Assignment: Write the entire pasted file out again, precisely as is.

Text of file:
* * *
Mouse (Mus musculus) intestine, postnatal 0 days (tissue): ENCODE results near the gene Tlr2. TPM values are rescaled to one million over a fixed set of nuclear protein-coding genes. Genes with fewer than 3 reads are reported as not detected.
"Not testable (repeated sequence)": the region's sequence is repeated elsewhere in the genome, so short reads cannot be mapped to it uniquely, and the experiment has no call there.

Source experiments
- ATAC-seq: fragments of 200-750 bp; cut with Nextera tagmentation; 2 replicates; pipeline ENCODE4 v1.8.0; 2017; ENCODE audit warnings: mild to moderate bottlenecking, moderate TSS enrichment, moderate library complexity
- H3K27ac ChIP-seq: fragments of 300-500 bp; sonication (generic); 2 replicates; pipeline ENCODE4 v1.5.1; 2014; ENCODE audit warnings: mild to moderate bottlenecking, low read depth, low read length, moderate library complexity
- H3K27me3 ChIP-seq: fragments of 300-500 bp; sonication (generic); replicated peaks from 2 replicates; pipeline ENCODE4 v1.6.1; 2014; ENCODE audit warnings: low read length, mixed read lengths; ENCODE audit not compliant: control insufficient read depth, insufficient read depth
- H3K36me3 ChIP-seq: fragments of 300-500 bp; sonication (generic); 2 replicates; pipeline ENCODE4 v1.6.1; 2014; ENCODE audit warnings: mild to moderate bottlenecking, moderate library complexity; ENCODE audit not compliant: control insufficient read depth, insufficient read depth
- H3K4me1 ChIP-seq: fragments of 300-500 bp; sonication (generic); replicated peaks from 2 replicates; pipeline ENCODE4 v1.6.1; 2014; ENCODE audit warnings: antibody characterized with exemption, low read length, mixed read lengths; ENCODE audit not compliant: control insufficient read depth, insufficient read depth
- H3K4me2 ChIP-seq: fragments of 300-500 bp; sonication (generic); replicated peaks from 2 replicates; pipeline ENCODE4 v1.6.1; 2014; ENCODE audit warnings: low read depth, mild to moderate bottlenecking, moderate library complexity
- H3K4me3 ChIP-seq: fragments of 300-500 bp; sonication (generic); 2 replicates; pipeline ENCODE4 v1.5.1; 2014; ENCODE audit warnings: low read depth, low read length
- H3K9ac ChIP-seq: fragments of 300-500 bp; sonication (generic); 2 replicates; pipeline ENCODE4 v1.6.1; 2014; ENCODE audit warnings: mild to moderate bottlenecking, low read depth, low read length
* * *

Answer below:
Mouse (Mus musculus) intestine, postnatal 0 days (tissue): ENCODE results near the gene Tlr2. TPM values are rescaled to one million over a fixed set of nuclear protein-coding genes. Genes with fewer than 3 reads are reported as not detected.
"Not testable (repeated sequence)": the region's sequence is repeated elsewhere in the genome, so short reads cannot be mapped to it uniquely, and the experiment has no call there.

Source experiments
- ATAC-seq: fragments of 200-750 bp; cut with Nextera tagmentation; 2 replicates; pipeline ENCODE4 v1.8.0; 2017; ENCODE audit warnings: mild to moderate bottlenecking, moderate TSS enrichment, moderate library complexity
- H3K27ac ChIP-seq: fragments of 300-500 bp; sonication (generic); 2 replicates; pipeline ENCODE4 v1.5.1; 2014; ENCODE audit warnings: mild to moderate bottlenecking, low read depth, low read length, moderate library complexity
- H3K27me3 ChIP-seq: fragments of 300-500 bp; sonication (generic); replicated peaks from 2 replicates; pipeline ENCODE4 v1.6.1; 2014; ENCODE audit warnings: low read length, mixed read lengths; ENCODE audit not compliant: control insufficient read depth, insufficient read depth
- H3K36me3 ChIP-seq: fragments of 300-500 bp; sonication (generic); 2 replicates; pipeline ENCODE4 v1.6.1; 2014; ENCODE audit warnings: mild to moderate bottlenecking, moderate library complexity; ENCODE audit not compliant: control insufficient read depth, insufficient read depth
- H3K4me1 ChIP-seq: fragments of 300-500 bp; sonication (generic); replicated peaks from 2 replicates; pipeline ENCODE4 v1.6.1; 2014; ENCODE audit warnings: antibody characterized with exemption, low read length, mixed read lengths; ENCODE audit not compliant: control insufficient read depth, insufficient read depth
- H3K4me2 ChIP-seq: fragments of 300-500 bp; sonication (generic); replicated peaks from 2 replicates; pipeline ENCODE4 v1.6.1; 2014; ENCODE audit warnings: low read depth, mild to moderate bottlenecking, moderate library complexity
- H3K4me3 ChIP-seq: fragments of 300-500 bp; sonication (generic); 2 replicates; pipeline ENCODE4 v1.5.1; 2014; ENCODE audit warnings: low read depth, low read length
- H3K9ac ChIP-seq: fragments of 300-500 bp; sonication (generic); 2 replicates; pipeline ENCODE4 v1.6.1; 2014; ENCODE audit warnings: mild to moderate bottlenecking, low read depth, low read length